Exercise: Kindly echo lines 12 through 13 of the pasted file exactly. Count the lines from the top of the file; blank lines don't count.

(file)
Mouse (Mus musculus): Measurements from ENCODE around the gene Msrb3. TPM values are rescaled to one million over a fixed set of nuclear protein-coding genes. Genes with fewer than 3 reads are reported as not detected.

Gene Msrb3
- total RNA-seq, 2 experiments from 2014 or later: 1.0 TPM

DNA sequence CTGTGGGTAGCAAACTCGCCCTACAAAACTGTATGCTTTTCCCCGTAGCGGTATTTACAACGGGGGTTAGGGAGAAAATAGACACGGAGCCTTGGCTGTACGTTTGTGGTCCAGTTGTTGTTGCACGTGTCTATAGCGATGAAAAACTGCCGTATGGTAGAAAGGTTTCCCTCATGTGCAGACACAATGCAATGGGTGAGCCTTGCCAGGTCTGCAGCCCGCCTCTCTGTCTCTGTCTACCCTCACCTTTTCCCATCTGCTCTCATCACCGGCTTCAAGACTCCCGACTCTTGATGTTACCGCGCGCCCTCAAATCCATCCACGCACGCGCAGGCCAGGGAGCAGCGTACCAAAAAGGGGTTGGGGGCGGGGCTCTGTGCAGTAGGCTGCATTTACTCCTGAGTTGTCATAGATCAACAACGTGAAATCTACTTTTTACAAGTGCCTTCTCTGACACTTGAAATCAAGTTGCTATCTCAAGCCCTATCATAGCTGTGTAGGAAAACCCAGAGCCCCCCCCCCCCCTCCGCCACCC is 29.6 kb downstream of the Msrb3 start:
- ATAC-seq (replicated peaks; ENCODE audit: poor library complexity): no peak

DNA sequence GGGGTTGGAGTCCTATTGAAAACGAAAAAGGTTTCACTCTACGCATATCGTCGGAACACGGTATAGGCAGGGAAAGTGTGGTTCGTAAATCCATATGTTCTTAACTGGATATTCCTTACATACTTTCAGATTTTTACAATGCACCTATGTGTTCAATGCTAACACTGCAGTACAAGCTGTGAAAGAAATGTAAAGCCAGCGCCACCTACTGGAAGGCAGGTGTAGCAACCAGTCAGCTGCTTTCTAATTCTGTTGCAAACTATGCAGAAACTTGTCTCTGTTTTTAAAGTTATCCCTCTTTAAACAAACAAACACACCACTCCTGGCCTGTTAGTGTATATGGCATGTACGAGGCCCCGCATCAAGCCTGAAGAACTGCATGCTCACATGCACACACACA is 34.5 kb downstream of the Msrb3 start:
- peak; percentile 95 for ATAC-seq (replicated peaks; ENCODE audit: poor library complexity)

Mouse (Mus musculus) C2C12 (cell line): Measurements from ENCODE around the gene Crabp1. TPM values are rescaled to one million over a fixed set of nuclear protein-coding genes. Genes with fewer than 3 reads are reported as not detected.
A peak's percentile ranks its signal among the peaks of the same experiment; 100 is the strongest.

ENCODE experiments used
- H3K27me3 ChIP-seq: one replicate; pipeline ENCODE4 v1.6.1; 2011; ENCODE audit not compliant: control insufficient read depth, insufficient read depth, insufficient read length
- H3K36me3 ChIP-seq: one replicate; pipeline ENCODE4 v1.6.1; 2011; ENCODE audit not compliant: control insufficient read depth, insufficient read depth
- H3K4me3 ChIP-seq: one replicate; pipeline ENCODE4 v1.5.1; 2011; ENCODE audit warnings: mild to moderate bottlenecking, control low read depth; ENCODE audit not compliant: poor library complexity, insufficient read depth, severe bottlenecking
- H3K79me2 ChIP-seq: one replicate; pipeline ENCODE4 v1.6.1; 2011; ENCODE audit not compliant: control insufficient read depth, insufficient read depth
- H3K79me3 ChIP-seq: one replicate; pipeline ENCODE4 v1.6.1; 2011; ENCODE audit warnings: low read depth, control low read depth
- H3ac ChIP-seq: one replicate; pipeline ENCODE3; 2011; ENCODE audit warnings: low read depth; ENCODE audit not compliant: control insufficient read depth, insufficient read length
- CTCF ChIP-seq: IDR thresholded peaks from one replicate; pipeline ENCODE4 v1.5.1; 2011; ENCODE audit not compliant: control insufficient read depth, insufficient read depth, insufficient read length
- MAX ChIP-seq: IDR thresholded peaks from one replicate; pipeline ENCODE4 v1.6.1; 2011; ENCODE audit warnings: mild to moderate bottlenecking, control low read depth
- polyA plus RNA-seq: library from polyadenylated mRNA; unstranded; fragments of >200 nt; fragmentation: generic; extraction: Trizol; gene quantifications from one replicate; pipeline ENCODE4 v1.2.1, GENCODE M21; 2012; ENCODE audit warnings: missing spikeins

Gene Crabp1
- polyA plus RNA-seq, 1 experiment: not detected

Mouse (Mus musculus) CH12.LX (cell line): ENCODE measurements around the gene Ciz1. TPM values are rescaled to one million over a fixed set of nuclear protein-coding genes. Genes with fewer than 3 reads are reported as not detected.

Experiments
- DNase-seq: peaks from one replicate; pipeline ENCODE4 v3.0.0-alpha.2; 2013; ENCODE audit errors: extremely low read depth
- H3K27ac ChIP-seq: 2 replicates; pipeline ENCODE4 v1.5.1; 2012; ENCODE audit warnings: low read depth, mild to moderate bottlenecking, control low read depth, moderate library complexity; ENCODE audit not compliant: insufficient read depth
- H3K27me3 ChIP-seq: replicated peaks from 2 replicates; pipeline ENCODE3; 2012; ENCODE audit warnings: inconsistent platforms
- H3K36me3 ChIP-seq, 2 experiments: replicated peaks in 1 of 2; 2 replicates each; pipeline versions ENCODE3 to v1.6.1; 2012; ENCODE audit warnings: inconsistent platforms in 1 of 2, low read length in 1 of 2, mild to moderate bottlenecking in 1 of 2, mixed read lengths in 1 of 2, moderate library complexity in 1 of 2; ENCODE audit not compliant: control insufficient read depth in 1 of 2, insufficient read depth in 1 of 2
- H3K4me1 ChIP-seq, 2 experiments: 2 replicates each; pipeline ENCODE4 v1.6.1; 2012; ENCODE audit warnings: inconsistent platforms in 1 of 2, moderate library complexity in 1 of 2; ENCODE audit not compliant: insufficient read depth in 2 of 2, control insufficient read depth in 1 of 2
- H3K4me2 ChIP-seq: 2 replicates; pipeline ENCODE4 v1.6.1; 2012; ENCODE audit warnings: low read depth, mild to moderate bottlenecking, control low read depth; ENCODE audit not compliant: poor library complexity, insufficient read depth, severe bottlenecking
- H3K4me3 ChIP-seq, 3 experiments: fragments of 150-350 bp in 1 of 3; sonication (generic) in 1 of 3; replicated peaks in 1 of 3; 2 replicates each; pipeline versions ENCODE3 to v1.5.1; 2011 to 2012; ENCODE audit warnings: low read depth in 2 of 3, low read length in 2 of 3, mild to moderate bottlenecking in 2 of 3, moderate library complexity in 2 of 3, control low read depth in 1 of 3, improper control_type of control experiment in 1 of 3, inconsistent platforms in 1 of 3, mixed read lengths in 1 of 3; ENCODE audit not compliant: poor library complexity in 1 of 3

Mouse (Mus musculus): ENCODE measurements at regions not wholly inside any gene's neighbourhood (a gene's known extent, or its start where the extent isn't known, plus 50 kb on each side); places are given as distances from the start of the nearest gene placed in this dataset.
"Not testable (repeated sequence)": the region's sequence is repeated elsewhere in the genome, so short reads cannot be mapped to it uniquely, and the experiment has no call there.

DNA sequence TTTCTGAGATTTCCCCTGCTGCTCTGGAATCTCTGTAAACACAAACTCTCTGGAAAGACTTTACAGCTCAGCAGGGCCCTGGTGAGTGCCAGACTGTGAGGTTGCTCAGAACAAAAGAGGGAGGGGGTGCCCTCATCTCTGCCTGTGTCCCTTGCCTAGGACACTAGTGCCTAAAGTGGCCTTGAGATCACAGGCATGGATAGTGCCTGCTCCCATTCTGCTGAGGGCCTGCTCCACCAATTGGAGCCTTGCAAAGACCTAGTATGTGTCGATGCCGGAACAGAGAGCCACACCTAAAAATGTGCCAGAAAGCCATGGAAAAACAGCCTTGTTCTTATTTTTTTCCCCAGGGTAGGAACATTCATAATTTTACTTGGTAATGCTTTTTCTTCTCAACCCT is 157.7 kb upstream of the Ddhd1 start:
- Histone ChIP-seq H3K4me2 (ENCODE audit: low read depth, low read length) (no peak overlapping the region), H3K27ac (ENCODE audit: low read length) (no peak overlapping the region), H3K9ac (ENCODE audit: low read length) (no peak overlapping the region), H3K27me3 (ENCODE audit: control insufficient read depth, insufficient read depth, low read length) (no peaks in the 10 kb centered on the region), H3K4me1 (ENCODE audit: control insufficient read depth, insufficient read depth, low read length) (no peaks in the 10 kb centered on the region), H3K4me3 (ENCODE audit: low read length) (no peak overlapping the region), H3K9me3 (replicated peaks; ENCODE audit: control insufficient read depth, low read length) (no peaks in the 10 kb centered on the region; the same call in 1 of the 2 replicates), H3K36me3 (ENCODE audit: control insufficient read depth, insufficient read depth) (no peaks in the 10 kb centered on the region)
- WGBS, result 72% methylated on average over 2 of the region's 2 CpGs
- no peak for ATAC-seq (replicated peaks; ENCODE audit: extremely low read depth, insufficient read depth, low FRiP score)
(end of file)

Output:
- H3K36me3 ChIP-seq: one replicate; pipeline ENCODE4 v1.6.1; 2011; ENCODE audit not compliant: control insufficient read depth, insufficient read depth
- H3K4me3 ChIP-seq: one replicate; pipeline ENCODE4 v1.5.1; 2011; ENCODE audit warnings: mild to moderate bottlenecking, control low read depth; ENCODE audit not compliant: poor library complexity, insufficient read depth, severe bottlenecking